Rated 1 out of 5 by Professional Skepticism - Narrow minded orthodoxy! Surely the most teeth-grindingly obnoxious category of person in the world today is the professional skeptic - a self-designated group of self-righteous nabobs who consider themselves possessed of unique intellectual capacities to see through nonsense we numbskulls can't fathom. What I have found is that without exception the cadre of professional skeptics is peopled by egoists who are EXACTLY THE OPPOSITE of what they are claiming to be! Far from being skeptics they are in fact invariably very limited robotic orthodox thinkers whose narcissism and arrogant belief in their own intellectual superiority blinds them to glaringly obvious facts. It is one thing to look skeptically upon dissenters from an orthodoxy but such dissenters have often been the kid who declares that the Emperor has no clothes. Professional skeptics - and Shermer is at the very top of the world pile - along with former Obama PR guru Cass Sunstein - are people who these days turn to the kid in the crowd and say: "of course the Emperor is wearing clothes - what a silly boy you are! Nothing to see here folks, move right along now!" Shermer even openly declares his faith in a philosophical position which buttresses this anti-skepticism - his philosophy that basically if you are in the majority then you have right of your side!! Anyone who these days is unwilling to seriously question the official stories given to us by governments about political and military events is hopelessly naive, complacent and just HASN'T DONE THE READING which demonstrates clearly that governments and corporations routinely lie and use their capacity to control agendas to create mass media fictions which a gullible public first accepts, then assumes is factual history and then is told by the likes of Shermer not to question! Edward L Bernay's classic 1928 work 'Propaganda' should be the first topic presented on any skeptics lecture series - as it would establish the framework for a series which really did suggest that the basis of true skepticism is to QUESTION EVERYTHING - ESPECIALLY those things which are held to be most sacred and most off-limits to questioning. For anyone who would like to find out more about Dr Shermer's approach to politically charged historical questions, I should also recommend the recent work of historian David Cole, Republican Party Animal - see especially pp.68-83. October 24, 2015
Rated 2 out of 5 by Be skeptical when someone inserts the word Science Sorry, I have worked too many hours in a lab, and read too many research papers to accept this shallow treatment of such a critical subject. You may find the introductory and narrowly limited topics disappointing. You will not learn how to think like a scientist from this material. You will learn how to pretend to be a scientist from this course. Fluff and confirmation bias abound. This is not even a primer course on scientific thinking skills that lead to thinking outside of the box -- and creating fresh paradigms. April 13, 2015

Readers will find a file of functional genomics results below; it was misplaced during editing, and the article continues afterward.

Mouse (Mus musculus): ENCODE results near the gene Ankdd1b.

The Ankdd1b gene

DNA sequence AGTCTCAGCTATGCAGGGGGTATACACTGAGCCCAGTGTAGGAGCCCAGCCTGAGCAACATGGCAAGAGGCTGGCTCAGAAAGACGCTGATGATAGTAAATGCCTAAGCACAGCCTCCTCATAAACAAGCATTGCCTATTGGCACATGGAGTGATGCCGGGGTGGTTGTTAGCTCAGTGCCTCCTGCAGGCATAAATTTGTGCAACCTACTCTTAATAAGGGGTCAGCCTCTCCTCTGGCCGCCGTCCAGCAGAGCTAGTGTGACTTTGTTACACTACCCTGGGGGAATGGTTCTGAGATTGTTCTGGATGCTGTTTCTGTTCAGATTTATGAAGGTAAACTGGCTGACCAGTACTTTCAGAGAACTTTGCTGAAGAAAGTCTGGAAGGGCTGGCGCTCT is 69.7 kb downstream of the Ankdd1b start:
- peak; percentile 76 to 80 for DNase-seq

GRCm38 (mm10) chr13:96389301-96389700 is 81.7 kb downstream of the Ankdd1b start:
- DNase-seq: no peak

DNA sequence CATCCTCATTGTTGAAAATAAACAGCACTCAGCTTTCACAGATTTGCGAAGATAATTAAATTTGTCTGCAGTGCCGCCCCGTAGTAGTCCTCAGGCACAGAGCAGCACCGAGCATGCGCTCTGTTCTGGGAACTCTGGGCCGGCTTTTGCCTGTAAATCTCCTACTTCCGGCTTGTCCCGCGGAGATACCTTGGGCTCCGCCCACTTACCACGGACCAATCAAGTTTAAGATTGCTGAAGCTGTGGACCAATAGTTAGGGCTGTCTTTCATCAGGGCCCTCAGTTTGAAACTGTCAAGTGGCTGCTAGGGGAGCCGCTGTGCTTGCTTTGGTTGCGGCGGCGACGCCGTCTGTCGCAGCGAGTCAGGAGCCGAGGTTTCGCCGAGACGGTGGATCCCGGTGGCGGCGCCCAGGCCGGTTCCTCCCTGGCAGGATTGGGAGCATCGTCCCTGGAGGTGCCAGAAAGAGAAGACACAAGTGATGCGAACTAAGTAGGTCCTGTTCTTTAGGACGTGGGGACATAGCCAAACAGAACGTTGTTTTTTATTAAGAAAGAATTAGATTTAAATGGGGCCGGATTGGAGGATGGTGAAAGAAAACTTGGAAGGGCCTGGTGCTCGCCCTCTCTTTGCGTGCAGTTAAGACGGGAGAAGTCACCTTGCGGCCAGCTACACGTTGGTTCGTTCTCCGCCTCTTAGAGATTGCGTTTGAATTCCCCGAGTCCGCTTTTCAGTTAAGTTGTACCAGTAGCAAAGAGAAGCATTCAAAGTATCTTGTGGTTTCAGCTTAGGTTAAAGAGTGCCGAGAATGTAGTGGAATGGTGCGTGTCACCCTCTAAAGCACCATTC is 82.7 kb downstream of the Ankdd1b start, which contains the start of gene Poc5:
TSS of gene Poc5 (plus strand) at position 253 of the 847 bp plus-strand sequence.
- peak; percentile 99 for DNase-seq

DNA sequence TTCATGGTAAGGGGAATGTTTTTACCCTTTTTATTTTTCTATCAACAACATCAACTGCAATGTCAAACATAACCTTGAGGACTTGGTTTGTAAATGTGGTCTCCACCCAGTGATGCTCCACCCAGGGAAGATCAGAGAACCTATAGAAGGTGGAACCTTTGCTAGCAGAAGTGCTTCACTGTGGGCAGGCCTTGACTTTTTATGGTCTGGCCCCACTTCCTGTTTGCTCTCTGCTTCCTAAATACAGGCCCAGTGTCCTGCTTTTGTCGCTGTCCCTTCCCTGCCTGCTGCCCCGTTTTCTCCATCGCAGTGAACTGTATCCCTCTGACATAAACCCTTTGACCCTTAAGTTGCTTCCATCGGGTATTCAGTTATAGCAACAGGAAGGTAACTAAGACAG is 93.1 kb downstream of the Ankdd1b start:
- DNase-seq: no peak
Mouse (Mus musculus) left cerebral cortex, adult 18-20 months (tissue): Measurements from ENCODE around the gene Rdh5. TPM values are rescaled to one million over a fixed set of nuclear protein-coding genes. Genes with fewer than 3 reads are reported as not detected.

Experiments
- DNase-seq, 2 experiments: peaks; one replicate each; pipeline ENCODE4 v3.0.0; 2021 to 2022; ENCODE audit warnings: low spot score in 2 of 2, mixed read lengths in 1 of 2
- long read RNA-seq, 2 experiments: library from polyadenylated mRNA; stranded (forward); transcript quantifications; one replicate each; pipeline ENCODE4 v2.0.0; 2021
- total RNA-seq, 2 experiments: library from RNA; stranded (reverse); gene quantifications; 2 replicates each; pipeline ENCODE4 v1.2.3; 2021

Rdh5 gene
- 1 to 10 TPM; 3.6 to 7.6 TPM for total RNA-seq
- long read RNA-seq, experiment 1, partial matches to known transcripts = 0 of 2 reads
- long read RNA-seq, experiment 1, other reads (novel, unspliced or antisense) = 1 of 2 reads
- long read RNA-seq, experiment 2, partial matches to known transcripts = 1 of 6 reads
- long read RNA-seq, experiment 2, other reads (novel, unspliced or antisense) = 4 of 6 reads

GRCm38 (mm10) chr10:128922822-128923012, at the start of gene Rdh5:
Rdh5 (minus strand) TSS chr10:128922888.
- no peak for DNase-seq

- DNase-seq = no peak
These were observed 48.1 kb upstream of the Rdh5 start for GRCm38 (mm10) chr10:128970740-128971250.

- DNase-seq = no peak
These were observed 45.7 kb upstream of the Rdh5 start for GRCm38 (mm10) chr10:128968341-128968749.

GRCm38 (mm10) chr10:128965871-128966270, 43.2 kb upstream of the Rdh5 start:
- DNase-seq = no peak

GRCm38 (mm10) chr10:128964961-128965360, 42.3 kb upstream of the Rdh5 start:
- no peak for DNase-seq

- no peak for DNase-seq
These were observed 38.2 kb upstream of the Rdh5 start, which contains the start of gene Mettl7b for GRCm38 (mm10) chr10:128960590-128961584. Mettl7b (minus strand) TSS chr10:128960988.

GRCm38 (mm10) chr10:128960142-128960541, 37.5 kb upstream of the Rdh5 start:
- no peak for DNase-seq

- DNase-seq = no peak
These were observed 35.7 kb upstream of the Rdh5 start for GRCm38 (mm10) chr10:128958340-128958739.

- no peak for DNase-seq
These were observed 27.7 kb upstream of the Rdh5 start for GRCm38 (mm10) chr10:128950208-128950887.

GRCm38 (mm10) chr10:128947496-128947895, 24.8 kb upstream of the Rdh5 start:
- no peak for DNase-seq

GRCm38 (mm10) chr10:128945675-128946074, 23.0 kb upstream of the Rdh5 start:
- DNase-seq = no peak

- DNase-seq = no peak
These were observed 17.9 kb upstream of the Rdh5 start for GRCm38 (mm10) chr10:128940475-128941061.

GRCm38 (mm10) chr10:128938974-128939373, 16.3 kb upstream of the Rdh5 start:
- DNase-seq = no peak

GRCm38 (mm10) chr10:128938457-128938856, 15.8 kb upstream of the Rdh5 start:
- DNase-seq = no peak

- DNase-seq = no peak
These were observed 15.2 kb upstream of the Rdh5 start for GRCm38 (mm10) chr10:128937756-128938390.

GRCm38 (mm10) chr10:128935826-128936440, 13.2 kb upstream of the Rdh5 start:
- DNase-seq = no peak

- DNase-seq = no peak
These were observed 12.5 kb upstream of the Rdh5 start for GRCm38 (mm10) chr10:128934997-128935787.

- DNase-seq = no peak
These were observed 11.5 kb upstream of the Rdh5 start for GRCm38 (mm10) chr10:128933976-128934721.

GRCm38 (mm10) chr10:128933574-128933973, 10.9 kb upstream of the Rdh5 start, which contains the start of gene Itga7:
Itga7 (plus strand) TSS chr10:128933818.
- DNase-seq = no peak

Rated 5 out of 5 by The Free World Needs More Skeptics Shermer's lectures are easy to digest. He seems aware that he is speaking to an audience of laypeople like myself. Terms unfamiliar to me like agenticity, patternicity, apoxia all help to expand the skeptics horizon. The Course Guidebook is both a good introduction to each lecture and a valuable review. Sadly, skepticism is becoming less prevalent in our society. Only in the free world can a person question dogma and authority without fear of being marginalized or worse. Skepticism 101 is a wake up call. Thank you Prof. Shermer. February 19, 2015
Rated 2 out of 5 by Seems to be titled incorrectly I went into this course with expectations that the word "how" in the subtitle was an important characteristic of the course. I judged by the cover/title and, hence, earned by disappointment. I believe that the the first several lectures were good and addressed some of the how part (although weakly in that they described the fallacies rather than gave helpful advice as to how to overcome them). Most of the rest of the lectures took on specific issues or topics like aliens, Holocaust denial, afterlife, existence of god. These are topics that are actually covered in more depth and breadth by other teaching Company Courses (like that of Prof Grimm). In purchasing the course, I had focused on the word 'how' - - - I expected more of the lectures to focus on common logical fallacies (like he addressed in the first several lectures that touched on confirmation bias, anchoring, framing, etc.) and how to overcome these natural fallacies. The lecturer spent most of the nine hours addressing specific issues... an (or actually the) agenda of his magazine. Is that really how? Or is it a collection of his arguments (rational as they may well be)? Would a person listening to this course be in the group of UFO-ologist? Or would the audience already be skeptical of the position (I believe the latter). If the latter, then, what is the value of preaching to the choir? How, if that was an operative word in the title, would have led to examples of exercises one can use to hone one's skills. I did not see or get that in the descriptions of the specific topics. Skepticism 101: An Overview of Its Thoughts - - - might be a better title, but I would not have purchased that. February 2, 2015